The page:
SeafoodSource OpEd: AK seafood industry must improve its leadership position with better products

Expert says poor quality AK seafood products, especially at retail, "hurts the entire industry's image."

by | June 25, 2024

Filed Under Markets | Processors | Trade | Trends

Blames poor quality products by AK producers, “especially of late” – credits ASMI’s marketing/promotions

Joseph Sabbagh, the president of Sax Maritime Associates

Joseph Sabbagh, president of Sax Maritime Associates | Courtesy of Joseph Sabbagh

Joseph Sabbagh is the president of Calabasas, California, U.S.A.-based Sax Maritime Associates, which has been offering consulting services to those invested or considering investing in the seafood industry since 1985. He offered this unique perspective on Alaska seafood to SeafoodSource

I view the Alaska seafood industry as a microcosm of the entire seafood industry in the U.S. However, it has a major advantage with the Alaska Seafood Marketing Institute (ASMI). I cannot think of any seafood marketing organization that has done a better job at creating and promoting a seafood brand in the U.S. than ASMI. It has embedded Alaskan seafood as a favorite seafood choice in the minds of American consumers. It has the budget to do that, and unlike too many other industry or state marketing groups, it has spent that money wisely for the most part. Yet, despite its best efforts, being a favorite choice in the minds of consumers has not been enough to open their wallets over the last few years. 

During the pandemic, U.S. consumers bought a lot more seafood at retail. Retail seafood sales data for 2023 indicates they were not that impressed. There are a few problems primarily responsible for the stagnant per-capita consumption, but there are only two problems facing Alaska’s seafood industry; the first is the only difficult one to overcome.

1. Quality issues

It’s not the majority, but there are enough poor-quality products – especially in the retail trade of Alaska seafood products – that hurts the entire industry’s image. This includes value-added seafood that is oversalted and breaded – even plain raw seafood that is over-“enhanced” – to put it nicely – or not processed properly. I have had more than one difficult conversation with my clients in the Gulf of Mexico about their shrimp. Alaska’s finfish has its share of quality issues, especially of late. Sockeye, coho, cod, and pollock items are too often not up to the standard they should be.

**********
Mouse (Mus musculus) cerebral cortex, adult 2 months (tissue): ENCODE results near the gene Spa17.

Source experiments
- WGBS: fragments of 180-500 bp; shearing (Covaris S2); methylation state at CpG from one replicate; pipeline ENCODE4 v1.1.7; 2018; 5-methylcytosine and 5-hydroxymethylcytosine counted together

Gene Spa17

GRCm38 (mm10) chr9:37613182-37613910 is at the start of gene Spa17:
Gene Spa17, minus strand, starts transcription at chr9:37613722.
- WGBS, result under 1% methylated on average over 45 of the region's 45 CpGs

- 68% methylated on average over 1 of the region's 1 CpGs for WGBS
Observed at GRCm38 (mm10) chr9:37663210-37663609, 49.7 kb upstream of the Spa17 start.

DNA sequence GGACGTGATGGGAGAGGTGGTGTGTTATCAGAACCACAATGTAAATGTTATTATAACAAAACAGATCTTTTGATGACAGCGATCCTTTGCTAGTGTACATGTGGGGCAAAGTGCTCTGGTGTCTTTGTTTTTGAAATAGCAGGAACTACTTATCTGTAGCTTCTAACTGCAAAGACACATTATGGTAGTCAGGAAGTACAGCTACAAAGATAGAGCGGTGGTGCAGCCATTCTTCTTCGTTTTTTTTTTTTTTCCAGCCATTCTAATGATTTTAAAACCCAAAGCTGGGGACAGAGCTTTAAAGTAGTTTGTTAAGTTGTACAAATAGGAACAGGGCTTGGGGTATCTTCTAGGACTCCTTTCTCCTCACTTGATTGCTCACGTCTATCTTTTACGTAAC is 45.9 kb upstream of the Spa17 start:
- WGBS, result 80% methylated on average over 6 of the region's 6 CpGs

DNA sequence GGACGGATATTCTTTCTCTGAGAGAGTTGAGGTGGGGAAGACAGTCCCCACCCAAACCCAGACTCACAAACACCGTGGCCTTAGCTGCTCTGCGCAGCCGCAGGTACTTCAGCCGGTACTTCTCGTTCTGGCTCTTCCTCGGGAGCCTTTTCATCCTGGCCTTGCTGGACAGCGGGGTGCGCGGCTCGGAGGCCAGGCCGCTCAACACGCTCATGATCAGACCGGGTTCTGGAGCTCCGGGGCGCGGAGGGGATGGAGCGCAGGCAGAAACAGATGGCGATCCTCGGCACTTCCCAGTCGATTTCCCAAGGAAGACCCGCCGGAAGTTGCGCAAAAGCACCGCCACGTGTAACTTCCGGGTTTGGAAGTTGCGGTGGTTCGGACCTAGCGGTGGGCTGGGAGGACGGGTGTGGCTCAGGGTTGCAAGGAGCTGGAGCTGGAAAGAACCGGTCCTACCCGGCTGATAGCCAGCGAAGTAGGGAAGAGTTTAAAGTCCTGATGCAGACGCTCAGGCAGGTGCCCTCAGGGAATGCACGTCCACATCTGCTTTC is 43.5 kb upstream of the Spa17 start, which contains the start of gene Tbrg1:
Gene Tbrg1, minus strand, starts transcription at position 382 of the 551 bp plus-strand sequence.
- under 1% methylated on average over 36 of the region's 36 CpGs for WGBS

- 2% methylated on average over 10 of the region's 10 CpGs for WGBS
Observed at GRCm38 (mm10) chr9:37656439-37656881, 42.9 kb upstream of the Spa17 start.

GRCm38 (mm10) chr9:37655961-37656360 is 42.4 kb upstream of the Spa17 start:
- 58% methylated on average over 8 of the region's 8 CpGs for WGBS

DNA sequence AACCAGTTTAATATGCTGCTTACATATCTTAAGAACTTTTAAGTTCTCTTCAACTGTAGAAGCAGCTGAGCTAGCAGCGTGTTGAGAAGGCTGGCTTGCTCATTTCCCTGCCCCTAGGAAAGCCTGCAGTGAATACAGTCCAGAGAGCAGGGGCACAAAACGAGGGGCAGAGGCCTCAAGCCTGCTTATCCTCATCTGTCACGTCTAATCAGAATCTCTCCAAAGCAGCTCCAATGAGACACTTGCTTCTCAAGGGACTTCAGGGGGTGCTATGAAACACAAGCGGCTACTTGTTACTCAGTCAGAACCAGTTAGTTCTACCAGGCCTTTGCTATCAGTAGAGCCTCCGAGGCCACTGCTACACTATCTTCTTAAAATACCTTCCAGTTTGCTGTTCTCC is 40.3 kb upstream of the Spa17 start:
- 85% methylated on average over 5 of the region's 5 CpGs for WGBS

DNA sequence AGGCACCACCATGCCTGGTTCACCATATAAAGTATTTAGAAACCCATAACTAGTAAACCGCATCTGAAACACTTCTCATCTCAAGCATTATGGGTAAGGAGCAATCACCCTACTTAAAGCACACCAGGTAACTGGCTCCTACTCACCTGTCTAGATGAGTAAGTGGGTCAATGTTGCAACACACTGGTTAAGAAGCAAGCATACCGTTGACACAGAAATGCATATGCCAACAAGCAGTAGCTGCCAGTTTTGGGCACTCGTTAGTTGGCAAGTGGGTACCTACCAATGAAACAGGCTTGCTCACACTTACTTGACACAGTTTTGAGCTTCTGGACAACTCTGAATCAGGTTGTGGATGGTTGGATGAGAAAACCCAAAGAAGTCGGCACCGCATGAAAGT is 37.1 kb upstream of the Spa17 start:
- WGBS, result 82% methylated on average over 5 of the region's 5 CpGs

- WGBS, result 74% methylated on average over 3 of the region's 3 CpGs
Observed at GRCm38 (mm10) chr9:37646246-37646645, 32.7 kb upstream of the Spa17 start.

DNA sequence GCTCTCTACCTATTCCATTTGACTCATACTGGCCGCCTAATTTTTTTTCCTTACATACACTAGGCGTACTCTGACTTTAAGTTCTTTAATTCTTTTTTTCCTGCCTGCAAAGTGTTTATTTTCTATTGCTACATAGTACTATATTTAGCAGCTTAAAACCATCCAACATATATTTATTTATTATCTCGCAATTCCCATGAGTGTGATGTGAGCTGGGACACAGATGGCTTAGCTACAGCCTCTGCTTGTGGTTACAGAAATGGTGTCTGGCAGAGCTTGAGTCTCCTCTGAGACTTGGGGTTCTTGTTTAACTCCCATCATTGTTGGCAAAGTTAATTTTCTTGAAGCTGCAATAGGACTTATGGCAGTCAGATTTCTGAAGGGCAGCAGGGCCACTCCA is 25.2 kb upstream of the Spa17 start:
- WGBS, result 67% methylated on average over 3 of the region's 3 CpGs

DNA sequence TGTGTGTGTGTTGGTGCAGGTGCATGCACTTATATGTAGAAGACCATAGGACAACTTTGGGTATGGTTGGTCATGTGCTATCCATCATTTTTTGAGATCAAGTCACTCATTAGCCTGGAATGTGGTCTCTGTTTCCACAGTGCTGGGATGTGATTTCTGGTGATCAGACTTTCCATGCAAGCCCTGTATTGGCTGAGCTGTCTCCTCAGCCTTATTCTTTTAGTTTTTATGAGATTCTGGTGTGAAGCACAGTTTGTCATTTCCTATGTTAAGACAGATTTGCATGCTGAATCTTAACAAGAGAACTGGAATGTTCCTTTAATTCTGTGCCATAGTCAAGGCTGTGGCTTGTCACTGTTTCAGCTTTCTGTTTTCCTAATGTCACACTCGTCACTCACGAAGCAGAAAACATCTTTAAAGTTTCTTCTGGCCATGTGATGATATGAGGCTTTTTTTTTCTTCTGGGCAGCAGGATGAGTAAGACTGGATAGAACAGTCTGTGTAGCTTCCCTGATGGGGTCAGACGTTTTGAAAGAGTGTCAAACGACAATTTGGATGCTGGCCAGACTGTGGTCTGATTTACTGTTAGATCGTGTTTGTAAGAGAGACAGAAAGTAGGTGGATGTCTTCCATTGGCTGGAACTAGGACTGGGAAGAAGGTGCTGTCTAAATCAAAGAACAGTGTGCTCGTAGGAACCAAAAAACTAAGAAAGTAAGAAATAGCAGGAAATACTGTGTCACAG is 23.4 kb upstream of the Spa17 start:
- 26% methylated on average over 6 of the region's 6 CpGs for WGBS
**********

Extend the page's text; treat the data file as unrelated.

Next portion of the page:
2. Marketing to themselves

Companies paying trade associations and data companies and sponsoring events where those providing the service continue to tell them what they want to hear must be stopped. Alaska has its own version of that with its annual Symphony of Salmon contest. A look at the sales history of the “winners” will find very few were ever successful at a retail or foodservice level. Perhaps it is a team-building event, and the participants are happy with that. Alaskan salmon has had a great run. From my view, a growing number of U.S. consumers are not willing to pay the higher price for wild salmon when farmed is at lower prices in both fresh and frozen. In 2013, Costco did a taste test on farmed versus wild salmon, with farmed coming out on top according to the panelists. This is the only U.S. study I could find. New studies like this must be done. As an industry, we must focus on consumer trends and not our wish list.

Alaska’s seafood sector has significant fishing, processing, and competitive challenges well outside its control. There are no easy answers. The first step is for the industry to admit the problems and make changes to those it can control. I have no doubt most will do so. I think the failure rate will escalate, though I hope I am wrong about that. My experience is in providing consumer- and marketing-based services to retail and foodservice operators as well as other groups interested in or involved in seafood.

Below are general suggestions for the U.S. market.

1. Improve Alaska frozen products and programs

  • Address the glitch in scan date with retail customers that does not differentiate between thawed and fresh product sold out of the “fresh” case, resulting in both listed as fresh.
  • Bring back the “Sell it Frozen” promotion in a big way.
  • Offer more healthy full-meal solutions.
  • Develop more buffet trays.

2. Expand ambient seafood offerings

  • Create new canned and pouched brands in the high-end and value-end of the market.
  • Offer more healthy full meals, soups, and chowders in pouches.

3.  Finfish processing improvement

  • At this point, Alaska does not need more money spent on marketing. Investment is needed in new processing and culling of finfish.
  • Revisit all the costs of building state-of-the-art processing vessels or barges to increase once-frozen versus overseas twice-frozen fish.

I believe the key to improving the state of Alaska’s seafood industry depends on their producers’ willingness to adapt to the new seafood consumer. The industry cannot control macroeconomics, political upheaval, or their competitors. However, it can control how much and what it puts in the box or bag. Those who do will prosper.

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About Laine

Laine Welch has covered the Alaska fish beat for print and radio since 1988. She also has worked “behind the counter” at retail and wholesale seafood companies in Kodiak and on Cape Cod.


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